ORIGINAL RESEARCH—ENDOCRINOLOGY: Incidence of Metabolic Syndrome and Insulin Resistance in a Population with Organic Erectile Dysfunction
Article first published online: 6 JAN 2005
The Journal of Sexual Medicine
Volume 2, Issue 1, pages 96–103, January 2005
How to Cite
Bansal, T. C., Guay, A. T., Jacobson, J., Woods, B. O. and Nesto, R. W. (2005), ORIGINAL RESEARCH—ENDOCRINOLOGY: Incidence of Metabolic Syndrome and Insulin Resistance in a Population with Organic Erectile Dysfunction. Journal of Sexual Medicine, 2: 96–103. doi: 10.1111/j.1743-6109.2005.20120.x
- Issue published online: 6 JAN 2005
- Article first published online: 6 JAN 2005
- Male Primary Care Perspective in Treatment of Sexual Dysfunction;
- Male Modification of Reversible ED Risk Factors;
- Male Erectile Disorder;
- Male Diagnostic Testing
Introduction. Advanced age in men is accompanied by an increased prevalence of cardiovascular disease (CVD) and erectile dysfunction (ED). Prior studies revealed that 56% of an ED population have asymptomatic myocardial ischemia, 75% of men with CAD have symptoms of ED, and 91% of our ED patients have cardiovascular risks.
Aim. Because metabolic syndrome (MS) and insulin resistance (IR) are both predictors of CVD, we wished to evaluate these parameters in our population.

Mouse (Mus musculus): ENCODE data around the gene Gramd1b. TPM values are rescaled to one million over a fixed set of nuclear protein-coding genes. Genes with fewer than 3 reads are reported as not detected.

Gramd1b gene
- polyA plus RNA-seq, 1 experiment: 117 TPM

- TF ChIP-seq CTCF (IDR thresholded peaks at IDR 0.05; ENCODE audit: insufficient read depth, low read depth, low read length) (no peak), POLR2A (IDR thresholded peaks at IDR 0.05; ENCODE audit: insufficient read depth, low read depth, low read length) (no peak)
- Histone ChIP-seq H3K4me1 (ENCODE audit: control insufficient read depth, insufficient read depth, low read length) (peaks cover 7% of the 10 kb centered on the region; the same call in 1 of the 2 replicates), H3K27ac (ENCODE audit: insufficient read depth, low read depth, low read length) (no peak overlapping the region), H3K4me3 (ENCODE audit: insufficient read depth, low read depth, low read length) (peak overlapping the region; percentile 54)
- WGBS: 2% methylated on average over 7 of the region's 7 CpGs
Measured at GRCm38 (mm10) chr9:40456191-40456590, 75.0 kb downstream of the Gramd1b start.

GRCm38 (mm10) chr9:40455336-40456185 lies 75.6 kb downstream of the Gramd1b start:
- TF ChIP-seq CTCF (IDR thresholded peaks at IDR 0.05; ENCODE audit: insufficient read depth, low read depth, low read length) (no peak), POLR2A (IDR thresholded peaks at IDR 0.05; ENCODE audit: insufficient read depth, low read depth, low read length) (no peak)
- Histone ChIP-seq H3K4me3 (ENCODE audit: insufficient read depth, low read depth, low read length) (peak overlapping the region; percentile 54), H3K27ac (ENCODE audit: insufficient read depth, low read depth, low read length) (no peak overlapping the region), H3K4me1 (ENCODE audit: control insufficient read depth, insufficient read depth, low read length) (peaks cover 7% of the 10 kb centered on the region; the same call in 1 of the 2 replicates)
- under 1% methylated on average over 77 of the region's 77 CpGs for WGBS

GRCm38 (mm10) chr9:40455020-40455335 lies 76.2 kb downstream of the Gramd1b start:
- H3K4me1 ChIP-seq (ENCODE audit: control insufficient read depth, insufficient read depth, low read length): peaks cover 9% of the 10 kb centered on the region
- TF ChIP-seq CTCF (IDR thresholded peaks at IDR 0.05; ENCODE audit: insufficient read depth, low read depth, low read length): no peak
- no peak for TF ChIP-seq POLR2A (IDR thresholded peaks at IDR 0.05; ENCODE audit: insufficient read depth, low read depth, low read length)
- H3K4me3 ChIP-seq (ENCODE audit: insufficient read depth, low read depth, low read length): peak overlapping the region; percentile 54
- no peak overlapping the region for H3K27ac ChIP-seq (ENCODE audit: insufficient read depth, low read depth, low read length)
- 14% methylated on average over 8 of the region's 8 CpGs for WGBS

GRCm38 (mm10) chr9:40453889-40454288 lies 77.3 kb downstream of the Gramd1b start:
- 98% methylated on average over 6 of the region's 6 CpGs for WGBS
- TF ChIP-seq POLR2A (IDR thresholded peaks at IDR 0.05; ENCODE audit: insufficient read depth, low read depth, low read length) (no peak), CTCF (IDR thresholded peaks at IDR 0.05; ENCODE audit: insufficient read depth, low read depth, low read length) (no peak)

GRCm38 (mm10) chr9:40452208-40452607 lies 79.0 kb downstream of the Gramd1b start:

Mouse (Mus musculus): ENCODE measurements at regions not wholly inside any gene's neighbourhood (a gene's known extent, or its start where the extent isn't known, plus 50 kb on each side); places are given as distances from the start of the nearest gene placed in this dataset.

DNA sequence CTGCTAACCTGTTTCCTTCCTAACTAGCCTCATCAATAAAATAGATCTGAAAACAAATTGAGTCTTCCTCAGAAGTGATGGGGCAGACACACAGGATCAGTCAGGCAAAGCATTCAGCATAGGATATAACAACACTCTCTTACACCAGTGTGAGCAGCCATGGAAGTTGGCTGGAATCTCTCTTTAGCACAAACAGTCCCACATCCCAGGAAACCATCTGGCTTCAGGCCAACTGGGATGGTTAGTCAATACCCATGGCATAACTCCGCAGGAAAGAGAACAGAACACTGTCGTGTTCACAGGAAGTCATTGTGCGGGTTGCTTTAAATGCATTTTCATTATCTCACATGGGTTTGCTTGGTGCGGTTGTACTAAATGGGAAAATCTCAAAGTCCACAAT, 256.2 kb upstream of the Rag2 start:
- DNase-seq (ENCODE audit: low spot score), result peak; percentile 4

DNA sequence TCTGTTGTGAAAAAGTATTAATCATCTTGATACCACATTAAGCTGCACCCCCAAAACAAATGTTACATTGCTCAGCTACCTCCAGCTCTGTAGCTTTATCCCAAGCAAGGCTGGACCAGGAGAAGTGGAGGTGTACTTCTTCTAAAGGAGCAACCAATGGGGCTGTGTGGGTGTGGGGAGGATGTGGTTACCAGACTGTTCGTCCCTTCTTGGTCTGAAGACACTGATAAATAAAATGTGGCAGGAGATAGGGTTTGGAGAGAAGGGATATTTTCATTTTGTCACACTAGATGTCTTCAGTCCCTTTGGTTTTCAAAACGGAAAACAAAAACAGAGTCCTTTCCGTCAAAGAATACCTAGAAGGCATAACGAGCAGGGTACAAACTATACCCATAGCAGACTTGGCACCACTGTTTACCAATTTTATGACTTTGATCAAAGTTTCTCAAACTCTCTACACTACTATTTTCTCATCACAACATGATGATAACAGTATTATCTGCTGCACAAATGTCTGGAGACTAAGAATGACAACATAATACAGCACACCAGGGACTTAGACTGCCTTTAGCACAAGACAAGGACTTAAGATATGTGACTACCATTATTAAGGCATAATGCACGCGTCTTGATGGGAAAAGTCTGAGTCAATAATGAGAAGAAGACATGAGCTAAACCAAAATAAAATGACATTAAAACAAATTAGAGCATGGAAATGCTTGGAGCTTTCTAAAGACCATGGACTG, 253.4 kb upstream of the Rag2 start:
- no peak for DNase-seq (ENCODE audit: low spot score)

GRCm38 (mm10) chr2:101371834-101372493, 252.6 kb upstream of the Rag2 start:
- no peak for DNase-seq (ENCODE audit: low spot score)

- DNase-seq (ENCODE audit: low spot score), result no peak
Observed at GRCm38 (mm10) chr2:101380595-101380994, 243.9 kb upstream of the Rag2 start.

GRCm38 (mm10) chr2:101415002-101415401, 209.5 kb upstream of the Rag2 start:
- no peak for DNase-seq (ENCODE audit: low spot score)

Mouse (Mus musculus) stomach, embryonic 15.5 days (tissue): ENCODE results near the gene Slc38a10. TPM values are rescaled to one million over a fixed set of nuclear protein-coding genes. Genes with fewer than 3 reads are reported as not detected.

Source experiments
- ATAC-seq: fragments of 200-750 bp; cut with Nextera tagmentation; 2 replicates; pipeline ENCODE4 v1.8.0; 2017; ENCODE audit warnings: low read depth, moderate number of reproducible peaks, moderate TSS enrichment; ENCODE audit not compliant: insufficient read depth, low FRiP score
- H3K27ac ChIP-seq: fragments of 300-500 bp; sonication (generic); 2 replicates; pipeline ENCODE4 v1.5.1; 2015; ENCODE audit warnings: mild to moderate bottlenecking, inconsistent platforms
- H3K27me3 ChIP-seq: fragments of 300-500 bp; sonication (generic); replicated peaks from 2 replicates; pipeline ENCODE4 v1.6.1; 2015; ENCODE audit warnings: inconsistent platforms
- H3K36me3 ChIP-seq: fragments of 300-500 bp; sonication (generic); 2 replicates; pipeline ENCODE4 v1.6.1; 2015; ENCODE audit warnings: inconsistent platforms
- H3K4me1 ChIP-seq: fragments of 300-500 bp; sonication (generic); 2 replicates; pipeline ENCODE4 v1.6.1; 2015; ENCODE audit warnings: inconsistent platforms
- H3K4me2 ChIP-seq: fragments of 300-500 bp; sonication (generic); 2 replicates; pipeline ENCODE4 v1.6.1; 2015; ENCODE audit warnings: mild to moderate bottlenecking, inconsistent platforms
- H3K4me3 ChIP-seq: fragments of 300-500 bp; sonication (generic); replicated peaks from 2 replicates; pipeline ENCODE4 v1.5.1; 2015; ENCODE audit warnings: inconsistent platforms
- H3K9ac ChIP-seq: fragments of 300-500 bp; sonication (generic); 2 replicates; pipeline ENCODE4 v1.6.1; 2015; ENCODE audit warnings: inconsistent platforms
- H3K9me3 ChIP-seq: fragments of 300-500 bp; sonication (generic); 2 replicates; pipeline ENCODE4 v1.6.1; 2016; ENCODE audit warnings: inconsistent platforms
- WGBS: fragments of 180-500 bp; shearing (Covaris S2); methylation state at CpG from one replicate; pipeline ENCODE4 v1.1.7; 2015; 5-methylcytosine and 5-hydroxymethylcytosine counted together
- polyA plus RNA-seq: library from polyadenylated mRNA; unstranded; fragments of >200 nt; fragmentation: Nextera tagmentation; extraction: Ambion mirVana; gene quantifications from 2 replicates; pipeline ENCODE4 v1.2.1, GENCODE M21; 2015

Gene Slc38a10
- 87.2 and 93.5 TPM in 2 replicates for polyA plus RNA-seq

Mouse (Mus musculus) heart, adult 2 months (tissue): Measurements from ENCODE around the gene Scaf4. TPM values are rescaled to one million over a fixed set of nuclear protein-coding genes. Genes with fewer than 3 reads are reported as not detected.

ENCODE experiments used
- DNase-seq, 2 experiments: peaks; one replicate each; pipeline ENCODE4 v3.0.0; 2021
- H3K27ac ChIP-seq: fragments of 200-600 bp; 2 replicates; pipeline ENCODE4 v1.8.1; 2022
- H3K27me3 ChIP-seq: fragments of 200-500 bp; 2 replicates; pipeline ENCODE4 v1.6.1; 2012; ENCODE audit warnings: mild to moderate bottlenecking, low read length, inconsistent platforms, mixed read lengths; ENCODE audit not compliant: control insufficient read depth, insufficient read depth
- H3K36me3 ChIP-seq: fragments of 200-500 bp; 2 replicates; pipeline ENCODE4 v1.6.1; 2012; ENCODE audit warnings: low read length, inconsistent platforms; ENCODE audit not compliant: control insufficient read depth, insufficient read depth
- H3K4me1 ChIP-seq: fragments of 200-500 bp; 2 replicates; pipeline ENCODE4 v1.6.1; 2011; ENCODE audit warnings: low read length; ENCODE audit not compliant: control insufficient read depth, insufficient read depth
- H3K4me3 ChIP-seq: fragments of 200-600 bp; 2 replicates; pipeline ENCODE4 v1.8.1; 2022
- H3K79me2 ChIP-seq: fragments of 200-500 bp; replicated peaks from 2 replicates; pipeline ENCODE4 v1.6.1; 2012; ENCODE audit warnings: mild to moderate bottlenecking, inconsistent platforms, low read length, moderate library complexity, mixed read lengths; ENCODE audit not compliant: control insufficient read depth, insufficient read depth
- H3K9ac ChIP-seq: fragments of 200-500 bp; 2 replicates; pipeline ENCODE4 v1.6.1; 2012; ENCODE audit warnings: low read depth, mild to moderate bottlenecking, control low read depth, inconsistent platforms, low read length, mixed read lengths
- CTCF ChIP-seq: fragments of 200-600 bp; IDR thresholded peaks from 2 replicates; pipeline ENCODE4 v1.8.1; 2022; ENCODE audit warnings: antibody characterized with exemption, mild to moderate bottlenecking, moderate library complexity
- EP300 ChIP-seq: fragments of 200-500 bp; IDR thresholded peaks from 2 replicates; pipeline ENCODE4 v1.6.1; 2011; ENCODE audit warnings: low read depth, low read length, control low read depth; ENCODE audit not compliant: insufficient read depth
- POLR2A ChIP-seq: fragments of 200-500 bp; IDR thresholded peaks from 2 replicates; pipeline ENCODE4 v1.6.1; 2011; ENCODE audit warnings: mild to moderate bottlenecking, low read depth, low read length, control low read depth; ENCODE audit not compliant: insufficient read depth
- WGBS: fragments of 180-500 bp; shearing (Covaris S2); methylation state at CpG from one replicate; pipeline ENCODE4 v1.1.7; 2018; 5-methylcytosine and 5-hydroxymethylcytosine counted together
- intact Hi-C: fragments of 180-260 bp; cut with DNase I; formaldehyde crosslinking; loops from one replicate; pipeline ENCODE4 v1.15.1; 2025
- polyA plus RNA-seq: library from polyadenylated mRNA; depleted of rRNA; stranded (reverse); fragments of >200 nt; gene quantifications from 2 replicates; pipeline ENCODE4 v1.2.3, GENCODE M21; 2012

Methods. Our men (N = 154) were evaluated for multiple cardiovascular risk factors and graded on severity of ED. The severity of ED was evaluated by the Sexual Health Inventory for Men (SHIM) questionnaire. The prevalence of MS was determined by NCEP/ATP III criteria. Insulin resistance was measured by QUICKI.
Main Outcome Measures. Bivariate associations among total cholesterol/high-density lipoprotein (HDL), triglyceride/HDL, and Quantitative Insulin Sensitivity Check Index (QUICKI) were compared. Chi-square analysis was used to evaluate the relation between the presence and severity of IR with the severity of ED.
Results. The total cholesterol/HDL ratio was moderately and negatively correlated with QUICKI (r = −0.33; P < 0.01) and similarly for the triglyceride/HDL ratio (r = −0.32; P < 0.01). Metabolic syndrome was present in 43% of our ED population as opposed to 24% in a matched patient population. Approximately 79.2% of our total population had IR and 73.3% of the nondiabetic portion (N = 120) had IR, compared to 26% in a general population study. Metabolic syndrome (P = 0.01), IR (P = 0.01), and fasting blood sugar (FBS) >110 mg/dL (P = 0.01) correlated positively and moderately with increasing severity of ED by SHIM score.
Conclusion. Men with ED have a high incidence of MS and IR. Early detection of metabolic disease in patients with ED may be a gateway to the reduction endothelial dysfunction in younger men with increased cardiovascular risk but who present for treatment of ED alone.